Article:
By Akash Jha, Healthcare Consultant at CitiusTech, and Diptarka Biswas, Healthcare Consultant at CitiusTech
The 21st Century Cures Act (the Act) — with its $6.3 billion in funding (some deferred) — is said to be the most important legislation passed since the Affordable Care Act (ACA). This sweeping piece of legislation has a broad set of goals: modernize clinical trials; streamline new drug and medical device approvals; provide funding for medical innovations, mental health, opioid prevention, and treatment; and increase interoperability in health IT (HIT).
It also provides for streamlined HIT oversight through a new HIT advisory committee, formed by consolidating all existing policy and standards committees. This committee will be charged with prioritizing and advising on new standards and implementation, specifications for HIT, as well as phasing out any outdated standards. From a HIT perspective, three key takeaways indicate significant opportunities for innovation and forward progress.
IT Innovation Moves To The Fast Track
The Act includes various provisions to streamline Food and Drug Administration (FDA) approvals for medical devices, software, and drugs. For medical devices, expanding upon the existing Expedited Access Pathway (EAP), the Act provides for establishing a “Breakthrough Device” pathway program for accelerated device approvals. This is especially beneficial for devices that target diseases for which no FDA-approved alternatives are available. It also provides guidance on expediting approvals for combination products — those that contain both a drug and a device. The FDA may use real-world evidence to approve a new indication of a previously approved drug and consider patient-experience data for drug approvals. For HIT companies, this opens the door to more innovation and faster time to market with new devices and software with the potential to improve patient outcomes.
Medical Software Is Distinguished From Medical Devices
On the software side, the FDA will exempt five categories of low-risk software from being regulated as medical devices:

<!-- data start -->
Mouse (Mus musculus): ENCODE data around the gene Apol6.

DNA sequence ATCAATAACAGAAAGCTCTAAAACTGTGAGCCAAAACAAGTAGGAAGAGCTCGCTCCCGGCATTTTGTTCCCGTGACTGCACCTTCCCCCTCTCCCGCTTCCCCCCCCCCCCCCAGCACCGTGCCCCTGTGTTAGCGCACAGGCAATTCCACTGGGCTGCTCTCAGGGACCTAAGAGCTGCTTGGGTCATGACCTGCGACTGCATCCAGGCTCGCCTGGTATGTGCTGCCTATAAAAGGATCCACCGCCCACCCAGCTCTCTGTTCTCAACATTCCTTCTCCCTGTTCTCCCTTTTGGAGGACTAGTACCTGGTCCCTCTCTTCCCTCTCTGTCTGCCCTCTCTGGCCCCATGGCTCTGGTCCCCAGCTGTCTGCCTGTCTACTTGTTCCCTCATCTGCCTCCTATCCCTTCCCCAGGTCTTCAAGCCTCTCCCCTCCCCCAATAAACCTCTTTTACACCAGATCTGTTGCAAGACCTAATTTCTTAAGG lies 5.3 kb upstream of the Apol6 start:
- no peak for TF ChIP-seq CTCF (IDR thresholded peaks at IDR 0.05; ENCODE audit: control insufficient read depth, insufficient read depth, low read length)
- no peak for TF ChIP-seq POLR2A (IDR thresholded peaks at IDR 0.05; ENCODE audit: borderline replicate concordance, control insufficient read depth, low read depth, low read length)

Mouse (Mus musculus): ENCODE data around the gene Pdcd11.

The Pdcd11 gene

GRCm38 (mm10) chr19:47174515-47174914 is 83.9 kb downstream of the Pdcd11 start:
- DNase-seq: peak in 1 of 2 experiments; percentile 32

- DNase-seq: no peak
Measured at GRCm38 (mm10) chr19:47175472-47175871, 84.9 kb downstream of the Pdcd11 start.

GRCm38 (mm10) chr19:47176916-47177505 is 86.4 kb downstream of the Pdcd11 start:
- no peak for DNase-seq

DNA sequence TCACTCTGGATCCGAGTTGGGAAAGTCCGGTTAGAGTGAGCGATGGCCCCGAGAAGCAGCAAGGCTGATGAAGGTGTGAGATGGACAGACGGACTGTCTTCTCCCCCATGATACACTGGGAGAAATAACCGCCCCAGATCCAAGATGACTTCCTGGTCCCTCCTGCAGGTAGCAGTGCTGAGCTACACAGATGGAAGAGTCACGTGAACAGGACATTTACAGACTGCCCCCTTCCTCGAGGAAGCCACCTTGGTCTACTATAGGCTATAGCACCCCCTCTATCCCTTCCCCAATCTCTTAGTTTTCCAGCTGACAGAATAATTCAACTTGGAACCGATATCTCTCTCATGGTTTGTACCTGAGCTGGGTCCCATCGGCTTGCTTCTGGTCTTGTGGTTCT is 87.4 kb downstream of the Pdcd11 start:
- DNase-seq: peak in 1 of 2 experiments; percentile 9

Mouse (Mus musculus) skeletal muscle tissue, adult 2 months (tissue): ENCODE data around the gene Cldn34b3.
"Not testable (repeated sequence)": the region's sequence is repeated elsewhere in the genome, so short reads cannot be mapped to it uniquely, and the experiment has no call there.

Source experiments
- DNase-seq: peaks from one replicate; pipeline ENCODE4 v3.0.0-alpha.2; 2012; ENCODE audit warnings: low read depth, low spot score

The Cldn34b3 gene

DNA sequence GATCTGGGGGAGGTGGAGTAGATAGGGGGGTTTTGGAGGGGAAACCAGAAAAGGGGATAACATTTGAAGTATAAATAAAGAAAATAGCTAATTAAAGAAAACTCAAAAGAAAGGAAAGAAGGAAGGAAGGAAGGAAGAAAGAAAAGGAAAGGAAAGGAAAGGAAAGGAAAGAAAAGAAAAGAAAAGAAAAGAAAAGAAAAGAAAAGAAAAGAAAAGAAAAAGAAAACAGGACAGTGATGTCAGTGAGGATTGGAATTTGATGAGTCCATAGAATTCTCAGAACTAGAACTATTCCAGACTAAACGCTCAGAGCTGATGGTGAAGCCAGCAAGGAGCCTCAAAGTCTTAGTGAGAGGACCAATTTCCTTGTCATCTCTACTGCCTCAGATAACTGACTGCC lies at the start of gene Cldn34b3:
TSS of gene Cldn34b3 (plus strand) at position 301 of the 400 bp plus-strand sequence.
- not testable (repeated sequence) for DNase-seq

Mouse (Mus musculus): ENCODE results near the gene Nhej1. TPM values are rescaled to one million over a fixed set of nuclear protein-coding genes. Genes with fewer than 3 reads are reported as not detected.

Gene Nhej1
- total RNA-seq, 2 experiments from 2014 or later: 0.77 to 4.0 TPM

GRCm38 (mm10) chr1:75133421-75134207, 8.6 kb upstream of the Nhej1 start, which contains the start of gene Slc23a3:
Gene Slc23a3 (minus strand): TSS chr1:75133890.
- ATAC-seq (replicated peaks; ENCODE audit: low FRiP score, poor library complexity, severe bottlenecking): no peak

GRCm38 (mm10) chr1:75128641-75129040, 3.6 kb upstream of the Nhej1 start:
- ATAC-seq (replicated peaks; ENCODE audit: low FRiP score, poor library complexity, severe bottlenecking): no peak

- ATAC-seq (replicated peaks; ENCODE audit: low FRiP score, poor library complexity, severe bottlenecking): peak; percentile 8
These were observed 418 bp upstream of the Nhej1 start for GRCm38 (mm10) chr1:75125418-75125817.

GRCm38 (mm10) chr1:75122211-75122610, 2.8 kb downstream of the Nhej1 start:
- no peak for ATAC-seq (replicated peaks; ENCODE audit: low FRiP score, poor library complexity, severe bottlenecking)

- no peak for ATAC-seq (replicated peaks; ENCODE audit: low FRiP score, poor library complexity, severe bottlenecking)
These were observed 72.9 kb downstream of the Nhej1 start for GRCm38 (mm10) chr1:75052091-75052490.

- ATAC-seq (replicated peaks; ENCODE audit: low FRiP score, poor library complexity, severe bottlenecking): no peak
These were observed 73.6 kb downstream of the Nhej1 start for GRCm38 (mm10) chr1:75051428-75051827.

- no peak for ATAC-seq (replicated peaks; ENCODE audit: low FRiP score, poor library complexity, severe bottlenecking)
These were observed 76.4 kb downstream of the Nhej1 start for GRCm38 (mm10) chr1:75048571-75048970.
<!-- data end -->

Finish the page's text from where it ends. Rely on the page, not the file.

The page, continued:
- software for administrative support of healthcare facilities
- “healthy lifestyle” software that provides no diagnostic, prevention or treatment function — health apps on smartphones etc.
- software for transferring, storing or displaying medical device or clinical laboratory test data, but does not support interpretation or analyze clinical data
- software to acquire, process or analyze medical images from an IVD or signal acquisition system
Because these types of software solutions are classified as “posing no serious threat” to patients, they will no longer be regulated in the same way as medical devices. The FDA will also approve accessories based on usage rather than the device they are being used with.
The Act puts focus on EHR systems due to their broad impact on the healthcare industry and creates a reporting system on EHR usability, interoperability, and security by stakeholders. Going forward, the Office of the National Coordinator for Health Information Technology (ONC) will require continuous maintenance of EHR certification, requiring the software demonstrate its capabilities on measures that will be published by the Department of Health and Human Services (HHS). The reporting measures will be handled by third parties established under the HIT reporting grants program mentioned in the Act. The HHS will maintain a list of all EHR products on its site to help users choose according to their specific requirements. EHR vendors should note products can also be decertified and/or penalized based on complaint or unsatisfactory reporting.
Interoperability Moves Front And Center
The Act intends to increase the adoption and interoperability of EHRs and shines the spotlight on interoperability. At a high level, the Act seeks to reduce regulatory and administrative burdens on the use of EHRs, establishing standards for interoperability and all subsequent application and approval processes.
One of the biggest obstacles to interoperability to date has been EHR vendors that closely guard the data contained in their software, much to the frustration of healthcare providers and patients. As a provision of the Act, information blocking is strongly discouraged in any form, unless legally required, and strong penalties are implied. HIT developers will be required to make health data available using APIs and publish usability documentation for the same on their website.
To make progress toward complete interoperability, the Act suggests establishment of a Trusted Exchange Framework as a common agreement for exchange among all health information networks on a national level. This agreement will likely provide for a common method of authentication, a common set of rules for exchange and policies to enable the exchange. Furthermore, a national Provider Digital Index will be published and maintained by the HHS to provide centralized access to all relevant information for all providers.
The 21st Century Cures Act will undoubtedly have a large impact on HIT and the healthcare industry as a whole. Streamlining FDA processes and approvals for medical devices and making pragmatic adjustments to the regulation of software should stimulate innovation. At the same time, the regulation of EHRs should make the whole market more competitive and result in much more informed choices by customers, it remains to be seen if initiatives to increase interoperability, like the Trusted Exchange Framework, will bear fruit, in the long run.